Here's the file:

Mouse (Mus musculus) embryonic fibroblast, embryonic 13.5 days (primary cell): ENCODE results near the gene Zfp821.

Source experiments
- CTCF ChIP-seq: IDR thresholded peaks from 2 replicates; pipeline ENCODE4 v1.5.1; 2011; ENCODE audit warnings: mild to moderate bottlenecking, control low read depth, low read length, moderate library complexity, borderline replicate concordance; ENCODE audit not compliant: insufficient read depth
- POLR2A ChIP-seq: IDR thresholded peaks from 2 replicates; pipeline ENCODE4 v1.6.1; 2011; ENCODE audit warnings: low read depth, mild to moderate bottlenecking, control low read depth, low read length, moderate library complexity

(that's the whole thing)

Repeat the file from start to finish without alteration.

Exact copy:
Mouse (Mus musculus) embryonic fibroblast, embryonic 13.5 days (primary cell): ENCODE results near the gene Zfp821.

Source experiments
- CTCF ChIP-seq: IDR thresholded peaks from 2 replicates; pipeline ENCODE4 v1.5.1; 2011; ENCODE audit warnings: mild to moderate bottlenecking, control low read depth, low read length, moderate library complexity, borderline replicate concordance; ENCODE audit not compliant: insufficient read depth
- POLR2A ChIP-seq: IDR thresholded peaks from 2 replicates; pipeline ENCODE4 v1.6.1; 2011; ENCODE audit warnings: low read depth, mild to moderate bottlenecking, control low read depth, low read length, moderate library complexity